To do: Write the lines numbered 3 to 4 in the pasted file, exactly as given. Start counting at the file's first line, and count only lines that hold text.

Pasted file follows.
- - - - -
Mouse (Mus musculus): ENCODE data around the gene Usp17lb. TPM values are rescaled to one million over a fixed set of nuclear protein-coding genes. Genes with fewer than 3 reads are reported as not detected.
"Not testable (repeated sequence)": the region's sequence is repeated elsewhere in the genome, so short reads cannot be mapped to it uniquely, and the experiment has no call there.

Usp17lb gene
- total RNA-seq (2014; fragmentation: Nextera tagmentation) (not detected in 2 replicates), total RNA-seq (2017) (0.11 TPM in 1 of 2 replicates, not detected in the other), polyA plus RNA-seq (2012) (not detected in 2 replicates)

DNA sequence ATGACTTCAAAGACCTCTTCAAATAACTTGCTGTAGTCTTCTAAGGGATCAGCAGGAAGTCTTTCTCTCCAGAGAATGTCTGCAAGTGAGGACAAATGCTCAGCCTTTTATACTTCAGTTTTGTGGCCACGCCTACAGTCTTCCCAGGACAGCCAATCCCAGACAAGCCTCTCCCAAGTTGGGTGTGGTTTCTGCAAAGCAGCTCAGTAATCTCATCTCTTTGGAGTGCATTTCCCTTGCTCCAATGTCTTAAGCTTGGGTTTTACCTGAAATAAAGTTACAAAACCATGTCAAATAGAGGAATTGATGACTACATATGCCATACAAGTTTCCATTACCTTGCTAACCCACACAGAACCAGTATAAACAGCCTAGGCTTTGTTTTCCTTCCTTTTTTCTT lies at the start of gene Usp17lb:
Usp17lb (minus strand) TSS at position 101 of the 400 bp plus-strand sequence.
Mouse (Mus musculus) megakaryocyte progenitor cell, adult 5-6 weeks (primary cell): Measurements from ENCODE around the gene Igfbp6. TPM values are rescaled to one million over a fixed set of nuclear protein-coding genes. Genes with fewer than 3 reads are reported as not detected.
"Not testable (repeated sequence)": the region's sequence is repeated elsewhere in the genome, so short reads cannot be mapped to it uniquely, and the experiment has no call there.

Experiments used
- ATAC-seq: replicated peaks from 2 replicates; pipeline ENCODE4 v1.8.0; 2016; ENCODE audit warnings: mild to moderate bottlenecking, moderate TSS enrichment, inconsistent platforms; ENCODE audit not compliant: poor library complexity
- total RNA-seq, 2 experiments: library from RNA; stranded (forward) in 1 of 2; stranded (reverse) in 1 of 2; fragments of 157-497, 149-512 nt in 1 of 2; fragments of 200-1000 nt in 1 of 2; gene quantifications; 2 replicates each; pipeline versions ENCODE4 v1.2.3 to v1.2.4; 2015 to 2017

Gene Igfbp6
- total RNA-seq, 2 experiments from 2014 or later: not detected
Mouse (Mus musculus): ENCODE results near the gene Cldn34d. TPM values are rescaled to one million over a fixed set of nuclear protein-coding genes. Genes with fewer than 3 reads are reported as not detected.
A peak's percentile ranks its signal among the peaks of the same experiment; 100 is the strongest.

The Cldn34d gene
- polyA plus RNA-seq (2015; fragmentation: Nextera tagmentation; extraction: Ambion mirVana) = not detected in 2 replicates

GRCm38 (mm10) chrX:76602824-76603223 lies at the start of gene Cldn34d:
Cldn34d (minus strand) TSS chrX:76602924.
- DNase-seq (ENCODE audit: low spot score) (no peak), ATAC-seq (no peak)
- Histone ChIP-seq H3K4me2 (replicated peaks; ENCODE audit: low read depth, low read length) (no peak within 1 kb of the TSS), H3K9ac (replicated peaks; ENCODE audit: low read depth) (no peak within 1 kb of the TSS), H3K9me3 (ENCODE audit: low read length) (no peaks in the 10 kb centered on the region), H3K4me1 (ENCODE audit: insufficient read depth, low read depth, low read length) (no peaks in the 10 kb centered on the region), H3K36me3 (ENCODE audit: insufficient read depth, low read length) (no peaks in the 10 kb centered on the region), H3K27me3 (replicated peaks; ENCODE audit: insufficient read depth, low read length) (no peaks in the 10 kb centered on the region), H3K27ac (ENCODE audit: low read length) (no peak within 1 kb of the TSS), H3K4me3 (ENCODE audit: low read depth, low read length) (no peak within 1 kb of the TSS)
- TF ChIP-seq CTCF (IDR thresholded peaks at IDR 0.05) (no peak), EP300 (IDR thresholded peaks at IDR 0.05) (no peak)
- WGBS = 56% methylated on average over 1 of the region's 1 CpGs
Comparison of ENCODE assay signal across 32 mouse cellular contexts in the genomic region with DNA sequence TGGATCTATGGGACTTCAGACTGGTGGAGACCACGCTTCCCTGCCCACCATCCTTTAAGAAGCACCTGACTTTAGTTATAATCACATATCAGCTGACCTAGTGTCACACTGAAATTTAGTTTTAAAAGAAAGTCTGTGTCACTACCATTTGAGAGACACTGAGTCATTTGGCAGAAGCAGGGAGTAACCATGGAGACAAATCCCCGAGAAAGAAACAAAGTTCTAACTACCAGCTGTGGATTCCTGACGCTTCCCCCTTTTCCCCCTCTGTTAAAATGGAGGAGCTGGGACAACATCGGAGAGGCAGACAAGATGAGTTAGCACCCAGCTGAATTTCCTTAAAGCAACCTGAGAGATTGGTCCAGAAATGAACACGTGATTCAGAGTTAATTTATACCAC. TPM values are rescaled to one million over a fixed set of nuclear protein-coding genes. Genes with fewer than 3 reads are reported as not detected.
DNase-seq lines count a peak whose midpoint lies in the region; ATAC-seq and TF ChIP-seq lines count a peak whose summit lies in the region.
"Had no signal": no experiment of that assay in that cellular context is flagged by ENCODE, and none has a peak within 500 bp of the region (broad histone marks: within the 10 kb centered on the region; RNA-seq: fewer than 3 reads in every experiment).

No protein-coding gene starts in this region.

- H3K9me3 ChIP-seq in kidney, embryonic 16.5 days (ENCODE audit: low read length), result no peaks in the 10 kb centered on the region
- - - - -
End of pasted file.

Usp17lb gene
- total RNA-seq (2014; fragmentation: Nextera tagmentation) (not detected in 2 replicates), total RNA-seq (2017) (0.11 TPM in 1 of 2 replicates, not detected in the other), polyA plus RNA-seq (2012) (not detected in 2 replicates)